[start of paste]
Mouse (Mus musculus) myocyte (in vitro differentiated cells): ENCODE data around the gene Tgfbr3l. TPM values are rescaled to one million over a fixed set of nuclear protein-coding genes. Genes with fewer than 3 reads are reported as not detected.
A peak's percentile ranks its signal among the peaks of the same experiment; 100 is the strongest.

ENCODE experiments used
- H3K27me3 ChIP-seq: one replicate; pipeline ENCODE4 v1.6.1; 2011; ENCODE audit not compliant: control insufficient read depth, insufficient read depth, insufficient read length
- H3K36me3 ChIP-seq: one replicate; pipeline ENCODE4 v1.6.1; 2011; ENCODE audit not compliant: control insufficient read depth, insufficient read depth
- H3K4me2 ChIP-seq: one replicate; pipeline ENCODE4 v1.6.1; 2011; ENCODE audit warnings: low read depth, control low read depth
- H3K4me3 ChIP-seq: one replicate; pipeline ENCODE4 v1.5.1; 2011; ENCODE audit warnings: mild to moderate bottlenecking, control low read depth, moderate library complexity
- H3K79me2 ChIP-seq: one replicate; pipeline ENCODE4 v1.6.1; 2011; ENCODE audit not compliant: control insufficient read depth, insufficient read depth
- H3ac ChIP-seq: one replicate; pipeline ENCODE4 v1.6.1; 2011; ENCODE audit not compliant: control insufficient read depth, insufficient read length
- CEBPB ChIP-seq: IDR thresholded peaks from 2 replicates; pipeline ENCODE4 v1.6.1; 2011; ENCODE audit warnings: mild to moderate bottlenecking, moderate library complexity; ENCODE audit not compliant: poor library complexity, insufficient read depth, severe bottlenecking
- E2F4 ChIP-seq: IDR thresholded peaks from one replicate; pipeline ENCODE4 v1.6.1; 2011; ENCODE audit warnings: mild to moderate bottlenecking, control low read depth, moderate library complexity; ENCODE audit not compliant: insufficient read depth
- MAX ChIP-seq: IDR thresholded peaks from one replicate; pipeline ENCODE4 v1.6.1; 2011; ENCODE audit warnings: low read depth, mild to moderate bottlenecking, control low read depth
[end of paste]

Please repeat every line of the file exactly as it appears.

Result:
Mouse (Mus musculus) myocyte (in vitro differentiated cells): ENCODE data around the gene Tgfbr3l. TPM values are rescaled to one million over a fixed set of nuclear protein-coding genes. Genes with fewer than 3 reads are reported as not detected.
A peak's percentile ranks its signal among the peaks of the same experiment; 100 is the strongest.

ENCODE experiments used
- H3K27me3 ChIP-seq: one replicate; pipeline ENCODE4 v1.6.1; 2011; ENCODE audit not compliant: control insufficient read depth, insufficient read depth, insufficient read length
- H3K36me3 ChIP-seq: one replicate; pipeline ENCODE4 v1.6.1; 2011; ENCODE audit not compliant: control insufficient read depth, insufficient read depth
- H3K4me2 ChIP-seq: one replicate; pipeline ENCODE4 v1.6.1; 2011; ENCODE audit warnings: low read depth, control low read depth
- H3K4me3 ChIP-seq: one replicate; pipeline ENCODE4 v1.5.1; 2011; ENCODE audit warnings: mild to moderate bottlenecking, control low read depth, moderate library complexity
- H3K79me2 ChIP-seq: one replicate; pipeline ENCODE4 v1.6.1; 2011; ENCODE audit not compliant: control insufficient read depth, insufficient read depth
- H3ac ChIP-seq: one replicate; pipeline ENCODE4 v1.6.1; 2011; ENCODE audit not compliant: control insufficient read depth, insufficient read length
- CEBPB ChIP-seq: IDR thresholded peaks from 2 replicates; pipeline ENCODE4 v1.6.1; 2011; ENCODE audit warnings: mild to moderate bottlenecking, moderate library complexity; ENCODE audit not compliant: poor library complexity, insufficient read depth, severe bottlenecking
- E2F4 ChIP-seq: IDR thresholded peaks from one replicate; pipeline ENCODE4 v1.6.1; 2011; ENCODE audit warnings: mild to moderate bottlenecking, control low read depth, moderate library complexity; ENCODE audit not compliant: insufficient read depth
- MAX ChIP-seq: IDR thresholded peaks from one replicate; pipeline ENCODE4 v1.6.1; 2011; ENCODE audit warnings: low read depth, mild to moderate bottlenecking, control low read depth